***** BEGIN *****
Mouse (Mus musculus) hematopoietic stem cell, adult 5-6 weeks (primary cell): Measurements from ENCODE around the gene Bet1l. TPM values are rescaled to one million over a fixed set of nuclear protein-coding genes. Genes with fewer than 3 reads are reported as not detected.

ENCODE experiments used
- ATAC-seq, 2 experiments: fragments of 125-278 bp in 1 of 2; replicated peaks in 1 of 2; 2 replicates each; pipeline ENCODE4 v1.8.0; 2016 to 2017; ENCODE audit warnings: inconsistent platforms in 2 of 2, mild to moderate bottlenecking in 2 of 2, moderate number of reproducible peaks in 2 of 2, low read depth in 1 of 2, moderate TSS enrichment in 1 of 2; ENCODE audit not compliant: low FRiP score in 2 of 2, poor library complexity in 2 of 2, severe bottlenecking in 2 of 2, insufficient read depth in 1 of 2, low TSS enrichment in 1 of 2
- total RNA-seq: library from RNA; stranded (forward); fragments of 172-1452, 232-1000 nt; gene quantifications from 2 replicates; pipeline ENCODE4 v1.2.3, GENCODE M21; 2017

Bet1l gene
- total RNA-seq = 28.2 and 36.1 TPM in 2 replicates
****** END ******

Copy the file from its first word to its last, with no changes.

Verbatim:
Mouse (Mus musculus) hematopoietic stem cell, adult 5-6 weeks (primary cell): Measurements from ENCODE around the gene Bet1l. TPM values are rescaled to one million over a fixed set of nuclear protein-coding genes. Genes with fewer than 3 reads are reported as not detected.

ENCODE experiments used
- ATAC-seq, 2 experiments: fragments of 125-278 bp in 1 of 2; replicated peaks in 1 of 2; 2 replicates each; pipeline ENCODE4 v1.8.0; 2016 to 2017; ENCODE audit warnings: inconsistent platforms in 2 of 2, mild to moderate bottlenecking in 2 of 2, moderate number of reproducible peaks in 2 of 2, low read depth in 1 of 2, moderate TSS enrichment in 1 of 2; ENCODE audit not compliant: low FRiP score in 2 of 2, poor library complexity in 2 of 2, severe bottlenecking in 2 of 2, insufficient read depth in 1 of 2, low TSS enrichment in 1 of 2
- total RNA-seq: library from RNA; stranded (forward); fragments of 172-1452, 232-1000 nt; gene quantifications from 2 replicates; pipeline ENCODE4 v1.2.3, GENCODE M21; 2017

Bet1l gene
- total RNA-seq = 28.2 and 36.1 TPM in 2 replicates